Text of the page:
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Click for Activity Central Encourage youngsters to discover what their bodies can do and how to keep their bodies healthy with these early childhood activities.
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Health and Human Body
Youngsters discover that their bodies are made up of bones during this activity by Debra R.

Materials: An enlarged picture of a human skeleton and colored math sticks or  toothpicks.

Description: I have a skeleton hanging in the classroom near the area we call the doctors office or hospital which we make and decorate from a large TV box.
Inside, there is a examing table, which is really a children's changing table with a baby on it. I also have a children's medical cart, which includes band-aids, cotton balls, real x-rays, craft sticks and gauze. 

For centers, I have a doctor center. Children sit down, a few at a time and we review about the human skeleton and then I give them the enlarged picture sheet, the sticks and glue. They are so thrilled when they are done.

Comments: Do not give them any very small items, which they could place in their 
mouth and they must be closely supervised.

The  Body
Enoka S. offers several activities to help youngsters learn the parts of the body.

Materials: A large roll of paper, pencil and scissors.

Description: Take large roll of paper. Draw the outline of a child lying on the 
paper. The teacher or child draws the parts of the body; the head, the face, arms, shoulders, legs and feet. Talk about the different parts of the body and  teach the following song;

Head and shoulders, knees and toes, knees and toes, knees and toes;
Head and shoulders, knees and toes, knees and toes
And eyes and ears and mouth and nose;
Head and shoulders, knees and toes, knees and toes.
Teach the plurals: Two hands, two arms, two legs and two feet.
Teacher: Move your arm.
Children move only one arm.
Teacher: Move both your arms.
Children move both arms.
Practice with the other parts of the body.
Game: Play this game with cut out parts of the body.
  • Place colored parts of the body in the middle of the table.
  • The teacher calls out "Take an arm."
  • Children have to quickly take the right part of the body.
  • Teacher: "Take two legs" and so on.
Art Activity: Children make a funny collage by cutting out different parts of the body from magazines and sticking them together to make a funny picture.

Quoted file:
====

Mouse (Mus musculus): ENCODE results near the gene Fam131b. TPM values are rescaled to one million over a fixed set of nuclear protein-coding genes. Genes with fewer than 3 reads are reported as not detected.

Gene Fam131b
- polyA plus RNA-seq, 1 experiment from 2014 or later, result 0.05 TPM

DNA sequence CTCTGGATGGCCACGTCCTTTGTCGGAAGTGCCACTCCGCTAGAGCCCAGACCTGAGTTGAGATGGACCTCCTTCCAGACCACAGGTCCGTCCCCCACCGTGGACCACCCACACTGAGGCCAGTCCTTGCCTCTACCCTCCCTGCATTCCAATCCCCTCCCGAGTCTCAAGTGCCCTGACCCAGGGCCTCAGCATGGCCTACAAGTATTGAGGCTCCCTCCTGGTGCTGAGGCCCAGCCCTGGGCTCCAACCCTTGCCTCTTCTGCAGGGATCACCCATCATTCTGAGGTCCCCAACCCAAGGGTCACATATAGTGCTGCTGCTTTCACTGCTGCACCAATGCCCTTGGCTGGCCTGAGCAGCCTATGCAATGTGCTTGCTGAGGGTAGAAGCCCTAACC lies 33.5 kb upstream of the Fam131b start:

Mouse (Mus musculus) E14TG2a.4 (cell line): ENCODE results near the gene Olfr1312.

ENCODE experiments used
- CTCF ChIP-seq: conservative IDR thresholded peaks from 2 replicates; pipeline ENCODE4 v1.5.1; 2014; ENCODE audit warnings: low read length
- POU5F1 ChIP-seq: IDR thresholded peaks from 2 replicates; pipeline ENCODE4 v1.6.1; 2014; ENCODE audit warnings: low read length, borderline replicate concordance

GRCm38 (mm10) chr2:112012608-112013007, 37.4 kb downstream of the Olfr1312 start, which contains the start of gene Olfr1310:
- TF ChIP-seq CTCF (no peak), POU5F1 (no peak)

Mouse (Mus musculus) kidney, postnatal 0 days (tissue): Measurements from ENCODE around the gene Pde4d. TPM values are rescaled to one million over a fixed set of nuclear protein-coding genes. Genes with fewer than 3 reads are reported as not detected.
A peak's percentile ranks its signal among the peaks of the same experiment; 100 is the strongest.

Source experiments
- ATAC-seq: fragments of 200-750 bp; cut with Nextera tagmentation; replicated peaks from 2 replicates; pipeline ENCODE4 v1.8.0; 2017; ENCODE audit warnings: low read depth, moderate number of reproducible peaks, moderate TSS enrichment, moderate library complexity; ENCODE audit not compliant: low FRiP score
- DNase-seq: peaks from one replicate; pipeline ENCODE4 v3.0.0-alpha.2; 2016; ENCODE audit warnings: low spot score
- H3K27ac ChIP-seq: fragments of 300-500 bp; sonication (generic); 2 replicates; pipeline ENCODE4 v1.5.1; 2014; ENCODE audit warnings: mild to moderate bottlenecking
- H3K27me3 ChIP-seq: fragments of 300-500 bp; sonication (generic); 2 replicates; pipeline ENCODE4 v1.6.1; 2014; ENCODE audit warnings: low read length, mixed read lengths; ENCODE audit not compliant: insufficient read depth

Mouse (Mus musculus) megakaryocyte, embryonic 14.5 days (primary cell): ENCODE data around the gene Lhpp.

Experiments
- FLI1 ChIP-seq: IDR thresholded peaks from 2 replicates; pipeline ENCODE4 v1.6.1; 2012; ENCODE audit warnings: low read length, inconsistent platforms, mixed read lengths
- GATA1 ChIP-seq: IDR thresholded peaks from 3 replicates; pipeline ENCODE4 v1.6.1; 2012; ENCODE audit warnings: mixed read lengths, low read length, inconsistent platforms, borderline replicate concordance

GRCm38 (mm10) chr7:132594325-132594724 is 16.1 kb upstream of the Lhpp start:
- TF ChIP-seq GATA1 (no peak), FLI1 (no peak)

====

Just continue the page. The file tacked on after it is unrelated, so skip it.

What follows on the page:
Play another a game: Use all the parts of the body learned so far, such as head, shoulders, knees, toes, arms, hands, legs, feet, eyes, mouth and nose.

Teacher: Touch your knees.
Children touch their knees.
Teacher: Touch your feet...your nose etc. (using singular and plural.)
Teacher: Claps his or her hands and says: "Clap your hands",
Children repeat the words and clap their hands.
Teacher snaps his or her fingers and says: "Snap your fingers" etc..
Teacher continues by saying: "Clap your hands, Snap your fingers,
Nod your head, Stamp your feet" etc.
Song: "If You're Happy and You Know It"
If you're happy and you know it, clap your hands,
If you're happy and you know it, clap your hands.
If you're happy and you know it and you really want to show it,
If you're happy and you know it clap your hands.

Next verses:
2.   If you're happy and you know it, Snap your fingers...
3.   If you're happy and you know it, Nod your head...
4.   If you're happy and you know it, stamp your feet.....
5.   If you're happy and you know it, say O.K...
6.   If you're happy and you know it do all five....

What Our Bodies Can Do!
Viya S. helps older preschoolers discover what their bodies can do while learning
new vocabulary words (verbs) and creating sentences.

I drew people doing different actions: running, ,jumping, swimming, crawling, walking, sitting, etc.

First we played an action game with the familiar tune: Here We Go Looby Loo. Then I asked the children "What can the parts of your body do?" There were very
different answers and we tried all of the movements. 
We had prepared cut out shapes: circles, rectangles- narrow and long and short. .I showed on the board what happens when we bend our knee or hand or turn around so that you can't see a face.
.I placed the shapes together to make a person.  Later they drew pictures of their friends, or fathers and mothers. They also drew other things like balls and chairs. Some youngsters drew ropes, dogs, swings and slides. 
Children in my group can already read and write so it was easy to write sentences
such as: I like to run, jump, swim, slide, and so on.

Comments: This activity can not be done is one day, but it is very enjoyable
because the children name so many things that our bodies can do.

Here is an Sensory Art Project.

Paint on a child's feet.
Put the child's feet on paper facing opposite way.
Draw an antennae and it makes a butterfly.

Write this poem under it.

Beautiful Butterfly,
Precious and Sweet,